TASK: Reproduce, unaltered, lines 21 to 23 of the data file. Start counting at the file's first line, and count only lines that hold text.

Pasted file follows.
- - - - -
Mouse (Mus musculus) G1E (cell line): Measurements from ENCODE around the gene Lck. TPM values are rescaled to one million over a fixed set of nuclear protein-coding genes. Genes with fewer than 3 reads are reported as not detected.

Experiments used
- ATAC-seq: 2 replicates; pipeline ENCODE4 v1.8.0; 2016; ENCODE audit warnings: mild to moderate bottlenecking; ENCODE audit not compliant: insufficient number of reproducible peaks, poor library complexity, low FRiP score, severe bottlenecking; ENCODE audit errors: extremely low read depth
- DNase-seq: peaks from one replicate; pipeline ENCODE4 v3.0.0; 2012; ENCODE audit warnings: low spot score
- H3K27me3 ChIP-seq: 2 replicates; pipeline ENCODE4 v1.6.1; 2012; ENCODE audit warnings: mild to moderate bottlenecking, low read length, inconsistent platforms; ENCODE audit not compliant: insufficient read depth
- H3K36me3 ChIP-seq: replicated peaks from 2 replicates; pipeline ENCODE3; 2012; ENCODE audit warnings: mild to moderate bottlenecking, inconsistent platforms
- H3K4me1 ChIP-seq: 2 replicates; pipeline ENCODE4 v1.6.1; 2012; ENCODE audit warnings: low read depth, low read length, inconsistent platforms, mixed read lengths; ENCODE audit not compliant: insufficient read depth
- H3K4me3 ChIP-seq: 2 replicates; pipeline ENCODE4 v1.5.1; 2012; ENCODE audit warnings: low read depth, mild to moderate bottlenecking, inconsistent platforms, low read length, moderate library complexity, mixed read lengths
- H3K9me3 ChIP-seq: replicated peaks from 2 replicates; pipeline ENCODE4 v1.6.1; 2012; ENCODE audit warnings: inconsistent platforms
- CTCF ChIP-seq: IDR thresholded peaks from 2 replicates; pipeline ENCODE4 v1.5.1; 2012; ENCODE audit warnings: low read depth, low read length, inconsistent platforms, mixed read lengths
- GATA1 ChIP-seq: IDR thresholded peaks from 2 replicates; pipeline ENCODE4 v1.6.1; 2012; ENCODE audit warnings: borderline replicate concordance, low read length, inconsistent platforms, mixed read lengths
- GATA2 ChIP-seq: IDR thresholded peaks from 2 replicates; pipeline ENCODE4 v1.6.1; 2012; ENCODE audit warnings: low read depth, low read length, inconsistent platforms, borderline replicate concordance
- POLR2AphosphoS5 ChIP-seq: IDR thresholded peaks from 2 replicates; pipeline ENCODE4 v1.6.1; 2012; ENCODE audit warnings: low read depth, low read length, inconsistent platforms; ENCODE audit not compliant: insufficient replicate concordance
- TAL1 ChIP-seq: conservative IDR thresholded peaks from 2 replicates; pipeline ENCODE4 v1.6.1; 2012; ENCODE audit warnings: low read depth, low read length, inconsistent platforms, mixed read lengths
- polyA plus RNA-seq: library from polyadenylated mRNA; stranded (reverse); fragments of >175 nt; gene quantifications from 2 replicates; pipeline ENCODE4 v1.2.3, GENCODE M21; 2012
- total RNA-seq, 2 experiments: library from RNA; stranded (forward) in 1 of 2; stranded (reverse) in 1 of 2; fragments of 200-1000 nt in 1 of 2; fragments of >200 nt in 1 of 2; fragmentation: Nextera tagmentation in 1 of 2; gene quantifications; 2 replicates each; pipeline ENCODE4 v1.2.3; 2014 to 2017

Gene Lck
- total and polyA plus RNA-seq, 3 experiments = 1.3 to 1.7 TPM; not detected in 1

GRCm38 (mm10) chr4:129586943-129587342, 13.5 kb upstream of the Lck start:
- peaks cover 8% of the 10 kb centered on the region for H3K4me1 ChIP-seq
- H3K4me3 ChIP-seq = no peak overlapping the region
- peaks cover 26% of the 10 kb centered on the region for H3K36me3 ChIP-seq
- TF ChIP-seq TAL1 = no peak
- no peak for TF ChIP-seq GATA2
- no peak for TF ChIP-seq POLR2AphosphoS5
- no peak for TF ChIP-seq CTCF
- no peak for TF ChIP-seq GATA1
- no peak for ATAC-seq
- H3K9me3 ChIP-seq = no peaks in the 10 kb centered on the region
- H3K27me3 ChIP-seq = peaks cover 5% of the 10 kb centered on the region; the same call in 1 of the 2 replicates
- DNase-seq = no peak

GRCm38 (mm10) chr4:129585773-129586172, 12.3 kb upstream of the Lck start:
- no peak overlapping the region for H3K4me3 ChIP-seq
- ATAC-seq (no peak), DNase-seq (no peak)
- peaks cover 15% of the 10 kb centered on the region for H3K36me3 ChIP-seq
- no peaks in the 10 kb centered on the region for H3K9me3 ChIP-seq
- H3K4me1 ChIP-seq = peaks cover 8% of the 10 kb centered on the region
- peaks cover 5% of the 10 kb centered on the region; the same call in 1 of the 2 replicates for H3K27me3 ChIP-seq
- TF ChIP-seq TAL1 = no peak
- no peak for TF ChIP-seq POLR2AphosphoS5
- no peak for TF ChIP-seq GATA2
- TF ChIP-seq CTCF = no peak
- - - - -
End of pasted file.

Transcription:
- H3K4me3 ChIP-seq = no peak overlapping the region
- peaks cover 26% of the 10 kb centered on the region for H3K36me3 ChIP-seq
- TF ChIP-seq TAL1 = no peak